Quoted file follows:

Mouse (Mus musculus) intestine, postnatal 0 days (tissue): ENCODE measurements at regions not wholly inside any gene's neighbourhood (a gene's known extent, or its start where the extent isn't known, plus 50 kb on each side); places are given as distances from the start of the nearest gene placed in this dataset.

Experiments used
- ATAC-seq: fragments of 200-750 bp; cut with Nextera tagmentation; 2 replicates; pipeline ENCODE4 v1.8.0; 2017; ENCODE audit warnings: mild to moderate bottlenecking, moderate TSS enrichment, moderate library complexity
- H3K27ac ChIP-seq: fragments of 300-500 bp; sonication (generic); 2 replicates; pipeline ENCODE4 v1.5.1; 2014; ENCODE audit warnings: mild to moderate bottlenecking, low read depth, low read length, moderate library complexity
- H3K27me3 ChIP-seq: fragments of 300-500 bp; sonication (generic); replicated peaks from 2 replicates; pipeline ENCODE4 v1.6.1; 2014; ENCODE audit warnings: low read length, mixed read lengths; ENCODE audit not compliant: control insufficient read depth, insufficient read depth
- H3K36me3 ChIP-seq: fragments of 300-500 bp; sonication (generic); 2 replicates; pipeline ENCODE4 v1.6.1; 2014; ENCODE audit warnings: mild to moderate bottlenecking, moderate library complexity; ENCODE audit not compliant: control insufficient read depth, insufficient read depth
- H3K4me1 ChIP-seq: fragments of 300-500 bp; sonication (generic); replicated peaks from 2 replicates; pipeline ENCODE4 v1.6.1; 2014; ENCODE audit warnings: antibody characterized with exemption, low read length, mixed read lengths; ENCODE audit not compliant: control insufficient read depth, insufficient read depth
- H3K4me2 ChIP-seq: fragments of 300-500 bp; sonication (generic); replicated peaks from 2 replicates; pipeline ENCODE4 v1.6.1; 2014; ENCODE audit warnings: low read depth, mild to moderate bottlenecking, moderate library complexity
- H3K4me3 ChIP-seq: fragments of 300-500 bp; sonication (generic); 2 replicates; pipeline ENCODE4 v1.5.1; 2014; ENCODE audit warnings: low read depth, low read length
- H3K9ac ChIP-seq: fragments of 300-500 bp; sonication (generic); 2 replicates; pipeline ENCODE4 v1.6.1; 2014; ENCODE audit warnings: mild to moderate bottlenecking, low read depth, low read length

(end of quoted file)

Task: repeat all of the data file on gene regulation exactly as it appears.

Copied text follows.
Mouse (Mus musculus) intestine, postnatal 0 days (tissue): ENCODE measurements at regions not wholly inside any gene's neighbourhood (a gene's known extent, or its start where the extent isn't known, plus 50 kb on each side); places are given as distances from the start of the nearest gene placed in this dataset.

Experiments used
- ATAC-seq: fragments of 200-750 bp; cut with Nextera tagmentation; 2 replicates; pipeline ENCODE4 v1.8.0; 2017; ENCODE audit warnings: mild to moderate bottlenecking, moderate TSS enrichment, moderate library complexity
- H3K27ac ChIP-seq: fragments of 300-500 bp; sonication (generic); 2 replicates; pipeline ENCODE4 v1.5.1; 2014; ENCODE audit warnings: mild to moderate bottlenecking, low read depth, low read length, moderate library complexity
- H3K27me3 ChIP-seq: fragments of 300-500 bp; sonication (generic); replicated peaks from 2 replicates; pipeline ENCODE4 v1.6.1; 2014; ENCODE audit warnings: low read length, mixed read lengths; ENCODE audit not compliant: control insufficient read depth, insufficient read depth
- H3K36me3 ChIP-seq: fragments of 300-500 bp; sonication (generic); 2 replicates; pipeline ENCODE4 v1.6.1; 2014; ENCODE audit warnings: mild to moderate bottlenecking, moderate library complexity; ENCODE audit not compliant: control insufficient read depth, insufficient read depth
- H3K4me1 ChIP-seq: fragments of 300-500 bp; sonication (generic); replicated peaks from 2 replicates; pipeline ENCODE4 v1.6.1; 2014; ENCODE audit warnings: antibody characterized with exemption, low read length, mixed read lengths; ENCODE audit not compliant: control insufficient read depth, insufficient read depth
- H3K4me2 ChIP-seq: fragments of 300-500 bp; sonication (generic); replicated peaks from 2 replicates; pipeline ENCODE4 v1.6.1; 2014; ENCODE audit warnings: low read depth, mild to moderate bottlenecking, moderate library complexity
- H3K4me3 ChIP-seq: fragments of 300-500 bp; sonication (generic); 2 replicates; pipeline ENCODE4 v1.5.1; 2014; ENCODE audit warnings: low read depth, low read length
- H3K9ac ChIP-seq: fragments of 300-500 bp; sonication (generic); 2 replicates; pipeline ENCODE4 v1.6.1; 2014; ENCODE audit warnings: mild to moderate bottlenecking, low read depth, low read length